Will these findings affect how dental professionals perform comprehensive periodontal evaluations?

Risk assessment is a key component of the comprehensive periodontal evaluation. Based on this study, I hope that practitioners will continue to consider whether or not an individual has a greater risk for progressive periodontal disease and tooth loss in their treatment planning. The researchers of this study believe that the consideration of clinical, systemic, and genetic markers of disease can assist us in better customizing our diagnoses and subsequent therapy strategies for patients.

Of the three risk factors included in this study, does one affect the development and progression of periodontal disease more than the others? Why?

We have known that smoking is a major risk factor for periodontitis and tooth loss for many years. We noted that about two-thirds of the patients in the study who lost the most teeth were IL-1 genotype positive smokers. While smoking, diabetes, and genetics were not strong risk factors individually, when combined with another risk factor, the overall risk for tooth loss increased. Having two or more risk factors, but not any single risk factor, also increased the cost of dental care.

Should patients expect genetic screening at the periodontist’s office?

It is clear that genetics play a very important role in periodontal disease susceptibility. Hopefully, at some point in the future, there will be genetic, cellular, and microbial biomarkers that we will have at our disposal to better monitor the disease process. The use of genetic testing is becoming more acceptable to both patients and practitioners since these types of tests are being used to customize care in other aspects of medicine. Periodontists can focus resources towards Those patients who are considered high risk, while reducing “over-treatment” of individuals who are not very susceptible to disease.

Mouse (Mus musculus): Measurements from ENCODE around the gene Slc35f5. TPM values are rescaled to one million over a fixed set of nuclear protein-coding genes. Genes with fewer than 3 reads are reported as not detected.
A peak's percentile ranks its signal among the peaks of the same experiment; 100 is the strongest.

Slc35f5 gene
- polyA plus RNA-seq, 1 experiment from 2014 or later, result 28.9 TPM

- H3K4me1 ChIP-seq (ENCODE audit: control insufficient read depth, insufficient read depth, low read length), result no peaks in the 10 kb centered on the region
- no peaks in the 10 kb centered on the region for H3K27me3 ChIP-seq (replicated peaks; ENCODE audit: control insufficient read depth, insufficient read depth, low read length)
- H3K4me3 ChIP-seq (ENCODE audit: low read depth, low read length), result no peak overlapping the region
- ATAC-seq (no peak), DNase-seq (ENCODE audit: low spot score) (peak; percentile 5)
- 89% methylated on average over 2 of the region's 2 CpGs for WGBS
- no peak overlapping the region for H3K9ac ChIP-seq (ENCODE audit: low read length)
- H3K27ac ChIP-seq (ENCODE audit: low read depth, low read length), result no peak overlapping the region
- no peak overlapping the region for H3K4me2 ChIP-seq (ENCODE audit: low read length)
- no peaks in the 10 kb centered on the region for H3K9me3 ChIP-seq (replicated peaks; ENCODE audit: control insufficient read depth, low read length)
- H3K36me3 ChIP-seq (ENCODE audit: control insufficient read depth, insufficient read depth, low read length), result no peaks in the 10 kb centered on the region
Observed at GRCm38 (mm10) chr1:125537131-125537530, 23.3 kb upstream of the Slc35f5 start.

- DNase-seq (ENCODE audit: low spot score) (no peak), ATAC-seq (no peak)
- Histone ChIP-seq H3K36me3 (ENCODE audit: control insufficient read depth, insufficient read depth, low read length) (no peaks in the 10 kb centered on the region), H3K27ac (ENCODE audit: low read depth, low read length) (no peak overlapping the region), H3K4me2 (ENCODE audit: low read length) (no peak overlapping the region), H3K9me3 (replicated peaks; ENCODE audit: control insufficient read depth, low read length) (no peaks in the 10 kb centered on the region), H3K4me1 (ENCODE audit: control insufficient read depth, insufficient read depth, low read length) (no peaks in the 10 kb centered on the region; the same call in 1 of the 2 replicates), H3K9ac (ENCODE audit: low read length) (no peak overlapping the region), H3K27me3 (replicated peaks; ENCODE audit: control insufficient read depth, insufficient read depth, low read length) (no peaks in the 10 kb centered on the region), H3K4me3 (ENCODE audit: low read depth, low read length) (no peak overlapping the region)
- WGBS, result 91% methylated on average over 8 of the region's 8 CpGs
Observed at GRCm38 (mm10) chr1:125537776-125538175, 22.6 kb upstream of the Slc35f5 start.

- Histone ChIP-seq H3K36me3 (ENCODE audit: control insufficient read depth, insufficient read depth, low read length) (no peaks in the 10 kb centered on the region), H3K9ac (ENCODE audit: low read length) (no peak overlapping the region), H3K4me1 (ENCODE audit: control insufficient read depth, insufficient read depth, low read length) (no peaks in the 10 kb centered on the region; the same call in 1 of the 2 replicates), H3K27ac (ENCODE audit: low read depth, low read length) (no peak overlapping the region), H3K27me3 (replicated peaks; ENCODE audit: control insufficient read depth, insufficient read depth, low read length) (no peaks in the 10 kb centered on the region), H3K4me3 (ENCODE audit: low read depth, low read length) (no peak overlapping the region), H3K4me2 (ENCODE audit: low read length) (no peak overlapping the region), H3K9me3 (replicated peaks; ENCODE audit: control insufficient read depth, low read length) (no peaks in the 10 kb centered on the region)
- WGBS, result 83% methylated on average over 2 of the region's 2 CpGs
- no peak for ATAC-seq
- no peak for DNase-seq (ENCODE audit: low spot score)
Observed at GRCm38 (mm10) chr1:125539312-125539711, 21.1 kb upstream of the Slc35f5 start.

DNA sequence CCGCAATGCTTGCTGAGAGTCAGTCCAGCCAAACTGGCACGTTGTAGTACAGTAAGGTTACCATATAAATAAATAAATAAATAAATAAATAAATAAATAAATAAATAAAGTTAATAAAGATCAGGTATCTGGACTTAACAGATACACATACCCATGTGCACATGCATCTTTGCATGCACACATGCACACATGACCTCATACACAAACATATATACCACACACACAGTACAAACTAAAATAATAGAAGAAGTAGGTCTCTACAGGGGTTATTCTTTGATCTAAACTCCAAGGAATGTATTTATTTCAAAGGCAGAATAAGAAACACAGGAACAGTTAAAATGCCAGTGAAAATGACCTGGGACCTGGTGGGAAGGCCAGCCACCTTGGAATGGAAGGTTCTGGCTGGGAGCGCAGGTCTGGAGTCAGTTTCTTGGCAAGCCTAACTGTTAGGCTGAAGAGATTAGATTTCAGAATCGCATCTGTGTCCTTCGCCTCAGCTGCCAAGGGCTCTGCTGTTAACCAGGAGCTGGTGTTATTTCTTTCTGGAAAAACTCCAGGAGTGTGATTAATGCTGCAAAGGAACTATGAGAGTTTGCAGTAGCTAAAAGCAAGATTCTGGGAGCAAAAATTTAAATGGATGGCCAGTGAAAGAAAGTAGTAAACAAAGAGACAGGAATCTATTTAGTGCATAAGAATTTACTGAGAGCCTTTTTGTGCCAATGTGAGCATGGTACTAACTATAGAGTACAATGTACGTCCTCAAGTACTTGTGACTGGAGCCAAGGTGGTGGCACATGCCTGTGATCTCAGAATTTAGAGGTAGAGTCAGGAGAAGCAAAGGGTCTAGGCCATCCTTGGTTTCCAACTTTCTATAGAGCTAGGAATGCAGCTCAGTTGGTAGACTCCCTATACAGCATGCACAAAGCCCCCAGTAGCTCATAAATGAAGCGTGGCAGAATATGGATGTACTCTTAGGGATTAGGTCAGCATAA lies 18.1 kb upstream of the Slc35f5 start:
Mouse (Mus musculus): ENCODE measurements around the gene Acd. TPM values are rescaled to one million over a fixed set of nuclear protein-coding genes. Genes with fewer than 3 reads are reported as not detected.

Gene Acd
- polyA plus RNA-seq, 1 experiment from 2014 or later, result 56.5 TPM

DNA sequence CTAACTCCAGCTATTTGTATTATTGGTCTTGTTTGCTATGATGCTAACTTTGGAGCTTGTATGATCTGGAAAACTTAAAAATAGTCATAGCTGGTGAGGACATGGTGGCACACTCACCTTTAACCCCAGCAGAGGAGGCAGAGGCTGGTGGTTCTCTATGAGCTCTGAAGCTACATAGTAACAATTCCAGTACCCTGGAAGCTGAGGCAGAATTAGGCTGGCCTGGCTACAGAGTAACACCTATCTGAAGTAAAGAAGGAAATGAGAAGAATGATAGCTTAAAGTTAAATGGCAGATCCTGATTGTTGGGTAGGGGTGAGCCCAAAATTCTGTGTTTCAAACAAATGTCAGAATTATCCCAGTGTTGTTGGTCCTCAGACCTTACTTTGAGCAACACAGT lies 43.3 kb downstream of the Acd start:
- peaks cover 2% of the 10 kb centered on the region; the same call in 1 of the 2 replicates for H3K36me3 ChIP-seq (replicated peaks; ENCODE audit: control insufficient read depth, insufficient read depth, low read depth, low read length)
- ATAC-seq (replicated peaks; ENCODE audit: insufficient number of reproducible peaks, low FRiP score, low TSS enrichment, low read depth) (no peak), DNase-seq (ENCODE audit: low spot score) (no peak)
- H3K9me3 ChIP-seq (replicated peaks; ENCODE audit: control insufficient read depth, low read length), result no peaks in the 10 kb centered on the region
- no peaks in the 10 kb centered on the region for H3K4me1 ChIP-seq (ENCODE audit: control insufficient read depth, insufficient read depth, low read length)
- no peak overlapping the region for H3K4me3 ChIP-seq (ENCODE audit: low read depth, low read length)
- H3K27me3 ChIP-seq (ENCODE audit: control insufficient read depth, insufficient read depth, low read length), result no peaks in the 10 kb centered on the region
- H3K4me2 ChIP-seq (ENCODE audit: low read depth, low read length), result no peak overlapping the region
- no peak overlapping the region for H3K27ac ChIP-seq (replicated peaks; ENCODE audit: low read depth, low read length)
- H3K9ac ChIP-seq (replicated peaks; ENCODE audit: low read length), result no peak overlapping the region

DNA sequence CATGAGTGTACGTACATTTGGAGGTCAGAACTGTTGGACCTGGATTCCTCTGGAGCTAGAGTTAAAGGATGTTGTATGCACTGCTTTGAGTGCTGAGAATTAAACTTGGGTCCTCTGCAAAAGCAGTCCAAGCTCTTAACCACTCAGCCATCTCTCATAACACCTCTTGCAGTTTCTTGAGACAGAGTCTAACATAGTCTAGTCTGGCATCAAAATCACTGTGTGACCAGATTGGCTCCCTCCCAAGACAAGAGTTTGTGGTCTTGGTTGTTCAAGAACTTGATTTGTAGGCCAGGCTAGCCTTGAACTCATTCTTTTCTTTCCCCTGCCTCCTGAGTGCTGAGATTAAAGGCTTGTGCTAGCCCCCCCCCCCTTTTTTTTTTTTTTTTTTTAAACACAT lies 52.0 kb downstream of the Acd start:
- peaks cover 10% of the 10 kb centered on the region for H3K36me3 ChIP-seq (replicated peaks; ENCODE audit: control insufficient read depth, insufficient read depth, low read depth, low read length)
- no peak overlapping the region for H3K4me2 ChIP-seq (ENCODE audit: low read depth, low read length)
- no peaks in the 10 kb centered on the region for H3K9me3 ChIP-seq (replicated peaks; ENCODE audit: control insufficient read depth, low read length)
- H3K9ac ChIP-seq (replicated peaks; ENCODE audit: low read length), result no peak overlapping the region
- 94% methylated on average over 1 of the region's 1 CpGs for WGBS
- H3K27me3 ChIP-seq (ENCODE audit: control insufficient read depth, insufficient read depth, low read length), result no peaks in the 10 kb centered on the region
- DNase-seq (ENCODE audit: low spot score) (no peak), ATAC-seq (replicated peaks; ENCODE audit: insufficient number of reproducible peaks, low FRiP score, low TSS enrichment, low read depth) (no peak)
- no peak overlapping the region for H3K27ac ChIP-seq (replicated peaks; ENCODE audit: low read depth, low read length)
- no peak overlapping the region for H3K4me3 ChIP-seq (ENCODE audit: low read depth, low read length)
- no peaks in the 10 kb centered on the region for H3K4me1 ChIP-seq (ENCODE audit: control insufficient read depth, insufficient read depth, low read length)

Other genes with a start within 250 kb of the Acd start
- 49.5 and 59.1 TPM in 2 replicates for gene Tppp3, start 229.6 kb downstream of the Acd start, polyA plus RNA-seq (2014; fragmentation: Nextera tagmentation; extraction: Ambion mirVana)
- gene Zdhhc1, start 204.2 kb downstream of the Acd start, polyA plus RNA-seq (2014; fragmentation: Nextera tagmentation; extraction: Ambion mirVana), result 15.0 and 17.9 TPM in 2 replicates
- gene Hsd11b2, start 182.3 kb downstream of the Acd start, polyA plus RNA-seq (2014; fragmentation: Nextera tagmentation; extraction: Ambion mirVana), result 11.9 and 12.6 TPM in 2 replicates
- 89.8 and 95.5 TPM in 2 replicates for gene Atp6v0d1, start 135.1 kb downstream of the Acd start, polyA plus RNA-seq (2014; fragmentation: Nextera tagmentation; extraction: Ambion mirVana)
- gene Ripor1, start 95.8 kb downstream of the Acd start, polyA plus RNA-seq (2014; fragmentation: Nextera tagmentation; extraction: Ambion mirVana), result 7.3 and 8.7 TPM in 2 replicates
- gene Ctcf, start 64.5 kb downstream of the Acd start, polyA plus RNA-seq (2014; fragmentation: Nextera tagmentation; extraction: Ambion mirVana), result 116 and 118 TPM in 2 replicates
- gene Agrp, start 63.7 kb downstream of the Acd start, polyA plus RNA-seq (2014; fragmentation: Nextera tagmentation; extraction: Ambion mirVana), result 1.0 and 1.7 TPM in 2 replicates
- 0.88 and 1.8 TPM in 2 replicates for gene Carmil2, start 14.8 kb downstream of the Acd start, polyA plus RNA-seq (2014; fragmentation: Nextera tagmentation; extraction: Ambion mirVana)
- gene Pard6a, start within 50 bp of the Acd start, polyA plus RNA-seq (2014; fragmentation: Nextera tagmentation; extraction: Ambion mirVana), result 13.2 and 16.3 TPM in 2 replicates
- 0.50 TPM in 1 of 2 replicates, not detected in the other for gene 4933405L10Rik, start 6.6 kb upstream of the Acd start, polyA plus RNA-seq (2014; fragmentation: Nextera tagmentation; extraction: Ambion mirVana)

What do these findings mean for periodontal practitioners?

Overall, these results should not come as a surprise to periodontal practitioners. Our clinical expertise over the years has reinforced that patients have differing propensities for risk of periodontal disease and subsequent tooth loss. This study solidifies that different disease susceptibilities are real and can be adapted for specific preventive strategies. The implications of the study may help identify a large set of patients who are at minimal risk of disease who can be safely managed in the general dentist’s office. Those patients with several risk factors can receive specialized preventive care and definitive disease management. The findings will help personalize our periodontal preventive regimens with our increasing knowledge of the risk factors.